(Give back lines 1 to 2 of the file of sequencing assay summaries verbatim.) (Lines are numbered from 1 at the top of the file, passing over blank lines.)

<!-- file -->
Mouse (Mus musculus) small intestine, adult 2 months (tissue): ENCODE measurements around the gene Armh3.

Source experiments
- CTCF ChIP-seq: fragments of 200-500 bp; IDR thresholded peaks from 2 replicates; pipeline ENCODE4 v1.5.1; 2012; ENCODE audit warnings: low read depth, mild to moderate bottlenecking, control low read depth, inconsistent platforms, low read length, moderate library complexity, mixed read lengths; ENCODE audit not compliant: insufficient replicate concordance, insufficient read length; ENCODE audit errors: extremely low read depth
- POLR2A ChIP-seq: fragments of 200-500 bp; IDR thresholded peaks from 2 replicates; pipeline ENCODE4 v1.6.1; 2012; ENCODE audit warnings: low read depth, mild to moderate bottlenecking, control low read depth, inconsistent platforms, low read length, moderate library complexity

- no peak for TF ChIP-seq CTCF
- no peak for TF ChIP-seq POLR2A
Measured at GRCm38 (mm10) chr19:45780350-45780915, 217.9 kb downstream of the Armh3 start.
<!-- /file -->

Mouse (Mus musculus) small intestine, adult 2 months (tissue): ENCODE measurements around the gene Armh3.

Source experiments